Fender American Vintage II 1975 Telecaster Deluxe review

Is the most underrated and misunderstood Telecaster finally getting its chance to shine again?

  • £2,259
  • €2,549
  • $2,299
Fender American Vintage II Telecaster Deluxe
(Image: © Olly Curtis / Future)

MusicRadar Verdict

The first authentic, US-made production Fender Telecaster Deluxe in over 40-years is a hugely likeable guitar that still offers a fresh take on not just the Tele but the humbucker sound too. We hope this is just the start of a Deluxe renaissance.

Pros

  • +

    The authentic Wide Range humbuckers are wonderful.

  • +

    A genuinely alternative Tele in appeal.

  • +

    Period-correct spec.

Cons

  • -

    The poly finish here is authentic but may turn off some.

  • -

    Pricey but will we see more affordable Cunife Teles in time?

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Fender American Vintage II 1975 Telecaster Deluxe: What is it?

Think of a Telecaster: the steely twang, simple two-control layout and that unmistakable headstock. None of that applies here, and yet this is a Telecaster. Perhaps the most overlooked one Fender has ever made.

In true electric guitar spirit then, the Telecaster Deluxe isn't for everyone; a '70s CBS era enlarged Strat headstock, four control setup and dual humbuckers will have Tele purists wincing. But this very alternative styling could be the appeal – might it be built for places a traditional Tele can't go?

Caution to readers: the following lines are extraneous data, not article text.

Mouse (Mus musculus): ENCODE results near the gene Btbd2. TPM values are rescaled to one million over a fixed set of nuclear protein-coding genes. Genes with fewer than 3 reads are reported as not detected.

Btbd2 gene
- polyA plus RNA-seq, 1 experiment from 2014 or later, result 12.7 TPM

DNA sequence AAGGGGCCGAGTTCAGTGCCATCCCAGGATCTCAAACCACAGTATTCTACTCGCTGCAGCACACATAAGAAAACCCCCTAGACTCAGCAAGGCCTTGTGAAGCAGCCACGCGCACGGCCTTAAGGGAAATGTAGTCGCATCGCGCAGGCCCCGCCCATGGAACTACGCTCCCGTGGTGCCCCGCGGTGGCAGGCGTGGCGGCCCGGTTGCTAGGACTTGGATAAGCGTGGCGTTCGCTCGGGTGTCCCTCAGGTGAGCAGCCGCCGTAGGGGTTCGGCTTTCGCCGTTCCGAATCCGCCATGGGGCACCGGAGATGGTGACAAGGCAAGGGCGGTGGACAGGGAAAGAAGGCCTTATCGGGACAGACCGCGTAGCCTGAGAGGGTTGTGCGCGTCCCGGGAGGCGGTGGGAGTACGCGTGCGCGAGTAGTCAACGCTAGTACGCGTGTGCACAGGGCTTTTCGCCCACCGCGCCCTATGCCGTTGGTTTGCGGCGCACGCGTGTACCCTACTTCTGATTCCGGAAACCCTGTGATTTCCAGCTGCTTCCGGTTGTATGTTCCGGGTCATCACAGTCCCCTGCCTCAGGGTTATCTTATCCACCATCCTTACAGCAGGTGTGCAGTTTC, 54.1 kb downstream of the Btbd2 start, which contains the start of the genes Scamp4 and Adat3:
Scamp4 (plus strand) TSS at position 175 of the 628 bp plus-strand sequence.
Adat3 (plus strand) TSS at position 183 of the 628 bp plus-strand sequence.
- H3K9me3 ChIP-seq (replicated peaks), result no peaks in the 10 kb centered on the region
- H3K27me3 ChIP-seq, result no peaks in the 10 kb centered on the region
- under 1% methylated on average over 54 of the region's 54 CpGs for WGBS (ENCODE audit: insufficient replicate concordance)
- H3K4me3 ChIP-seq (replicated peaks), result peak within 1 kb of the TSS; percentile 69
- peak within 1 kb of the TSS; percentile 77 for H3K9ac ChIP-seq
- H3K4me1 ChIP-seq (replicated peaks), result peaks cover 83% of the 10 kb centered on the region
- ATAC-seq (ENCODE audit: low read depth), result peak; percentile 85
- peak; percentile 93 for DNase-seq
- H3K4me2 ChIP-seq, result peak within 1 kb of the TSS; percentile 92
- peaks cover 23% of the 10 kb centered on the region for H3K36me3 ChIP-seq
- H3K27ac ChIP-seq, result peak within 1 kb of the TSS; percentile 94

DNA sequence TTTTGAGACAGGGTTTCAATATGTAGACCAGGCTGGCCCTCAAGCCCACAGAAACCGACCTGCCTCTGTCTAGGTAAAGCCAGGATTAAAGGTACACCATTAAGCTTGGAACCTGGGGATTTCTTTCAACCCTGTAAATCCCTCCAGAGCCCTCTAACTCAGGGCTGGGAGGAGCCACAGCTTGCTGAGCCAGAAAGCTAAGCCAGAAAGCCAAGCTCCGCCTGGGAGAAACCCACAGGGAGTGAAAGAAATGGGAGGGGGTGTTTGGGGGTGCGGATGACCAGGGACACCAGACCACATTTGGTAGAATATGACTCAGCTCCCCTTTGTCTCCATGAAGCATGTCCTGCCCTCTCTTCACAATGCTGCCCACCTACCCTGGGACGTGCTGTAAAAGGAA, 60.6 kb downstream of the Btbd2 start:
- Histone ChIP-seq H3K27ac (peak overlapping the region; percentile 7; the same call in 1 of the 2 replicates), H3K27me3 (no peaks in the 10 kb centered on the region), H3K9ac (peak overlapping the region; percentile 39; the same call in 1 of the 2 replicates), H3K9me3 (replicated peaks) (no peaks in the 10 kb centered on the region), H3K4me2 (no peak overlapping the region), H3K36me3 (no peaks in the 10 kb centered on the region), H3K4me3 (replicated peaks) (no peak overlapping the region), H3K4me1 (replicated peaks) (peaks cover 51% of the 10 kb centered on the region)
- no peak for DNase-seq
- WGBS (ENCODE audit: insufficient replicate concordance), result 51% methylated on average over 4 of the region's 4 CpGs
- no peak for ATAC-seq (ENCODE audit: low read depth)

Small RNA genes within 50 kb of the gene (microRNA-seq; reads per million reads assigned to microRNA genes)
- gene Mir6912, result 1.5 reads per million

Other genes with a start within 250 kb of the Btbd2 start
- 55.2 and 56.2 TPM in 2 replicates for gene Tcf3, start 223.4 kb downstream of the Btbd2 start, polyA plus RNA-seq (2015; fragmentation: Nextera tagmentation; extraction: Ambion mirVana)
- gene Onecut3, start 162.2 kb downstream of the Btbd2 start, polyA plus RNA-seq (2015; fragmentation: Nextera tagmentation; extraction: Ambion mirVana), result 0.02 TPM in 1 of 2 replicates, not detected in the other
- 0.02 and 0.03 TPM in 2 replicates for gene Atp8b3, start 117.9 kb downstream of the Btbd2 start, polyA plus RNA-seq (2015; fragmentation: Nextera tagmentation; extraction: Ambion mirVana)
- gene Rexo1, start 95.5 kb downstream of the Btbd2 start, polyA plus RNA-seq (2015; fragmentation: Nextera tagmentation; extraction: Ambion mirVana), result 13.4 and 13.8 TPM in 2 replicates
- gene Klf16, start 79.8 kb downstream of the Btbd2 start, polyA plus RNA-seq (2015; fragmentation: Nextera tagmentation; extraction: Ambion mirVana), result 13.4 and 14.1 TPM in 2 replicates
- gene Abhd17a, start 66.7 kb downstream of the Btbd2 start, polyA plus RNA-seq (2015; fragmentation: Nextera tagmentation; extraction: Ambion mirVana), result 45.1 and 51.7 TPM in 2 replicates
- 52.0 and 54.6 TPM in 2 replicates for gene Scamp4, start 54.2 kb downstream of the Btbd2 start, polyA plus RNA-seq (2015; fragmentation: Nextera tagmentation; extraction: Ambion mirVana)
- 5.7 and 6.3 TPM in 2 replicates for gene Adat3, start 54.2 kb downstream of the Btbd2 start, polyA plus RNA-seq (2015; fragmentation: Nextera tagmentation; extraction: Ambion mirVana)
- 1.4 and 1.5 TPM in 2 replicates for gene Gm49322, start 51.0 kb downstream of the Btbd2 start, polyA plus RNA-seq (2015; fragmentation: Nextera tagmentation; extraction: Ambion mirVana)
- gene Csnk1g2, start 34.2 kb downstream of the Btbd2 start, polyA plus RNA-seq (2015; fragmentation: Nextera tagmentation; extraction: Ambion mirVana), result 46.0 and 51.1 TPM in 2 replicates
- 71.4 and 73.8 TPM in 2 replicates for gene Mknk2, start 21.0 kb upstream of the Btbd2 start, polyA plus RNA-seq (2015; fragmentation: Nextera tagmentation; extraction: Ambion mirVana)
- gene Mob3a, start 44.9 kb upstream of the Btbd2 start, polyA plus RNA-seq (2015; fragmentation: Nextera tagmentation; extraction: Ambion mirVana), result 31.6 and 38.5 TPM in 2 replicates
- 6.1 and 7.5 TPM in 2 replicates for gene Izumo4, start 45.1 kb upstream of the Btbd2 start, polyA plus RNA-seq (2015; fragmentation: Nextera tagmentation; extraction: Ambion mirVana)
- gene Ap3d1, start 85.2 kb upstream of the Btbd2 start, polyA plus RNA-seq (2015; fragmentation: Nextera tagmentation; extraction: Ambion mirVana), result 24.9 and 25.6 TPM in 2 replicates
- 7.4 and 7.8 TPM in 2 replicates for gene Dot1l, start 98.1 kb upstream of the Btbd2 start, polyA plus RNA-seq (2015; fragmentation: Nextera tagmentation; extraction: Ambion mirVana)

Fender's new American Vintage II series gives us the chance to find out properly; the Tele Deluxe as it was intended, and with the pickup spec it was launched with back in 1972. That's important, as we'll find out. 

Fender American Vintage II Telecaster Deluxe

(Image credit: Olly Curtis / Future)

What are Wide Range humbuckers? 

Fender

(Image credit: Future / Neil Godwin)

Period-accurate bodies, necks and hardware with 'meticulously voiced, year-specific pickups' are the cornerstones of the American Vintage II series, according to Fender. Vintage spec without the vintage prices, but these are still American-made instruments with pro-level tags attached that represent some of the highest in the Corona-made production lines.

The headline feature for this model, the 1972 Thinline and 1977 Tele Custom in the new series are the Wide Range humbucker pickups with Cunife alloy rod magnets, originally developed in 1970. These were out of production since 1979 and Fender regard them as 'essential' in recreating the sound of the original Deluxe. So with that in mind, one could read every Japanese and Mexican Thinline, Custom and Tele Deluxe reissue using ceramic and alnico magnets since has been a bit of a compromise! 

Fender Telecaster Deluxe

(Image credit: Future)

Full disclosure; Cunife pickups actually made their return to production guitars on the 2020 '70s Tele Custom in the recent American Original Series. Before that third-party makers including The Creamery in the UK, have been able to get close to the original sonic blueprint through meticulous design, but now Fender has sourced supply of the Cunife magnets needed to replicate the originals.